Thursday, June 18, 2009

The Blue Box Rocks

Many of us are fortunate in that, as we become aged like fine wine, though some of us age like musty Boone's Farm, we get to experience a wide array of food and drink, expanding the range of our palates, exposing us to new ways of dining and thinking, and making us seem more refined than reality might reflect. When we grow up, we are supposed to leave behind childish things, unless of course we want to be an actor, a professional athlete, or a politician. That means we are supposed to avoid some things we loved as children because we aren't kids anymore, but doggone it that just doesn't work. This is especially true when mac-n-cheese is within your adult grasp.

To most grown-ups and those pretending to be, the above picture is macaroni and cheese, or as the normal, abnormal, and everyone in between should refer to it, "mac-n-cheese". The thought of boiling a half-pound of macaroni to al dente (Italian for how you caress someone during the initiation of, um, well, dang, where's the Barry White CD?), preparing a mixture of melted butter, flour, ground mustard, finely diced onion, a bay leaf, paprika, a tempered egg (one that might have produced Foghorn Leghorn), mix in almost a pound of shredded cheddar, grueyere, or whatever cheese you like, pour it into a casserole, top it with more cheese and a crust mixture of butter and panko bread crumbs, baked at 350, well it does a couple things to me. One, it produces the worst run-on sentence this side of Ulysses. Secondly, I need to clean up after myself, as there is more saliva below me right now than has been sucked out of a month's worth of Dr. Brad Durham D.D.S.'s patients.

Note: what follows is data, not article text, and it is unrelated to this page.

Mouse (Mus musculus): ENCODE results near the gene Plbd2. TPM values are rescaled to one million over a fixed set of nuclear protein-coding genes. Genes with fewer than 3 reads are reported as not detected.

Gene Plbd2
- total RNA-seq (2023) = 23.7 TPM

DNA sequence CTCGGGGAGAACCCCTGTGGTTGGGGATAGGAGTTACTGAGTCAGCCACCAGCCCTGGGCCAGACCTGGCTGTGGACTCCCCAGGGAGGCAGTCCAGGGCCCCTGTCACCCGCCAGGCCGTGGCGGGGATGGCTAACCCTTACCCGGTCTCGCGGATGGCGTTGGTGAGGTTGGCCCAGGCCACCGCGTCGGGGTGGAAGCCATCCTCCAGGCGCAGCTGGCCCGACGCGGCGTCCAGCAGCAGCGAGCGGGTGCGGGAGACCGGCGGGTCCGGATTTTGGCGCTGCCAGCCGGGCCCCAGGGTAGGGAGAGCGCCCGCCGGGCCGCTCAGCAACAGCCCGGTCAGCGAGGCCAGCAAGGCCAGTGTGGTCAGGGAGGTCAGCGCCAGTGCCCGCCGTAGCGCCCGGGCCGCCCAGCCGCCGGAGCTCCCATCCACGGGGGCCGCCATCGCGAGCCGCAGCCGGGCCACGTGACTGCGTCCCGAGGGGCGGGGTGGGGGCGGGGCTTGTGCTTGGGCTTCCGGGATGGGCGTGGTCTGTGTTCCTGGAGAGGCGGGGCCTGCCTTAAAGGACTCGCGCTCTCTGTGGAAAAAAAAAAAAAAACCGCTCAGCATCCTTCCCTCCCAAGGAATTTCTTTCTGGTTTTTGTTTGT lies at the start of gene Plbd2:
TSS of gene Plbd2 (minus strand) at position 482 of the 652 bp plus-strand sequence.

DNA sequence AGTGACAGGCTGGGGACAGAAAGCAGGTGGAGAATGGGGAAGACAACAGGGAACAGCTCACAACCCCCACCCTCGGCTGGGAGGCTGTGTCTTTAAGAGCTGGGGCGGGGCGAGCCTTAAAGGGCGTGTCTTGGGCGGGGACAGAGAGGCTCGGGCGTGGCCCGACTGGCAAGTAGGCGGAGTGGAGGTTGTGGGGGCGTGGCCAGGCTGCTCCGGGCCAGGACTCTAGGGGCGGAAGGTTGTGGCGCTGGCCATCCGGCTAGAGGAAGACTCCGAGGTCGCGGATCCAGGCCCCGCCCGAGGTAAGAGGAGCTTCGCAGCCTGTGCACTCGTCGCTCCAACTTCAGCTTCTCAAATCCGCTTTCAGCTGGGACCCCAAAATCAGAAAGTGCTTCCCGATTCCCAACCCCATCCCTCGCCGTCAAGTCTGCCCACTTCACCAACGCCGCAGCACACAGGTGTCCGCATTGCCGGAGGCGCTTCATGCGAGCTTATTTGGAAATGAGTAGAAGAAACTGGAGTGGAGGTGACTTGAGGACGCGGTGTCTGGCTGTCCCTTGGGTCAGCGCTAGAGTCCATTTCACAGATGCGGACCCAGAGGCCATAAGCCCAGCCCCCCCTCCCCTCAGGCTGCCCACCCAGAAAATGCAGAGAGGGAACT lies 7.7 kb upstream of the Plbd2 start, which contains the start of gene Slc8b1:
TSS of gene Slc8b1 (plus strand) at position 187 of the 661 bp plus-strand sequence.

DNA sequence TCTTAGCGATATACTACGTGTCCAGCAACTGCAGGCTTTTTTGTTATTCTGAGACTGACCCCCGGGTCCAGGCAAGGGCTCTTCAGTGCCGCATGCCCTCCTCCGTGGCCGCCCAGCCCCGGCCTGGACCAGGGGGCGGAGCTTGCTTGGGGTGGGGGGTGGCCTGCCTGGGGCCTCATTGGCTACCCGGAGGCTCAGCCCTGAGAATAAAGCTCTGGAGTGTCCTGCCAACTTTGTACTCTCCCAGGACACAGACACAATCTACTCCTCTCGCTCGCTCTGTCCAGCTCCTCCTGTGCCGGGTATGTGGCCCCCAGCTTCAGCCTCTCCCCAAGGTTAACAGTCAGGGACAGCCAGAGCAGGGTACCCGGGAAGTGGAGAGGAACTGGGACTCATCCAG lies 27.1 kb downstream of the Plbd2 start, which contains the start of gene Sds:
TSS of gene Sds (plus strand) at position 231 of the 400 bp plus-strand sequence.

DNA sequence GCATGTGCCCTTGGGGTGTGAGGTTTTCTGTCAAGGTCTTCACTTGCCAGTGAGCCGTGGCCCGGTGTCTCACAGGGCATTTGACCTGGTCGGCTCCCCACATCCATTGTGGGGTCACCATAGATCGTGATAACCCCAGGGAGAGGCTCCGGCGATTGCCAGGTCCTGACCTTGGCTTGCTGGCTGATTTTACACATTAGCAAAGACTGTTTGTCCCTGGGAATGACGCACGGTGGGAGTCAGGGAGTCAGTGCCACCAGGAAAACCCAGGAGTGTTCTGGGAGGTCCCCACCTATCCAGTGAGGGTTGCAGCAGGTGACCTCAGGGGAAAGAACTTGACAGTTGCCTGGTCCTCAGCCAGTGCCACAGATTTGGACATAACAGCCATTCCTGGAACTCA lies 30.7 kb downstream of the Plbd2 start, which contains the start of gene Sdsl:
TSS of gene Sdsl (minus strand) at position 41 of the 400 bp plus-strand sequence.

However, earlier today, I was reminded of a pair of things I learned when I was six-years-old. The first is that Wiffle Ball is the greatest game ever invented. It's 174 degrees in the shade today, which was the average temperature when us brilliant kiddies would plant the mustard seed of skin cancer and learn the proper techniques of cheating by playing 12 consecutive hours of Wiffle Ball in one-day tournaments that seemed to take place every week. What, you didn't cheat at Wiffle Ball? You didn't really PLAY true Wiffle Ball unless you threw illegal pitches, soaked the runner (hurled the ball as hard as you could at your opponent's cajones) and wrapped enough duct tape around the end of you bat to where, if the L.A.P.D. got hold of it, Rodney King wouldn't have survived to see if we could all get along.

The other can of Endust spray on the memory reminded me that one of the five greatest foods ever invented is this;

Yes, comparing the flavor of the blue box to the "adult" mac-n-cheese (my personal recipe, by the way, with a little help from The Phenom, Alton Brown) reminds of Bobby "The Brain" Heenan's comparison of his man Ric Flair to Hulk "The Roidster" Hogan; "It's like comparing ice cream to horse manure." Yet in a smackdown, Texas bullrope match between the two, I'd take the Kraftmeister at least half the time, because the powdery-cheesy goodness, augmented by copious amounts of butter and a touch of whole milk (before whole milk was outlawed by Congress, PETA, and Blue Cross/Blue Shield) was the closest thing a six-year-old boy could get to a Beavis and Butthead "boioioiinnng" moment.

So I say be a good kid and enjoy the blue box every now and then. Also, do me a favor and help me find that woman who was on Good Morning America the other day who wants to outlaw all junk food so I can send her a 747 filled with boxes of Kraft. You know the type; they go on TV and show their kids pretending to enjoy eating berries off trees, bails of hay and bamboo sticks, approximately 17 years before those kids turn into jihadists or eco-terrorists. While I'm at it, I wonder if anyone stashed away some boxes of Oreos before they got rid of the trans-fat and killed the flavor? A little trans-fat is worth it.....if it saves the children!

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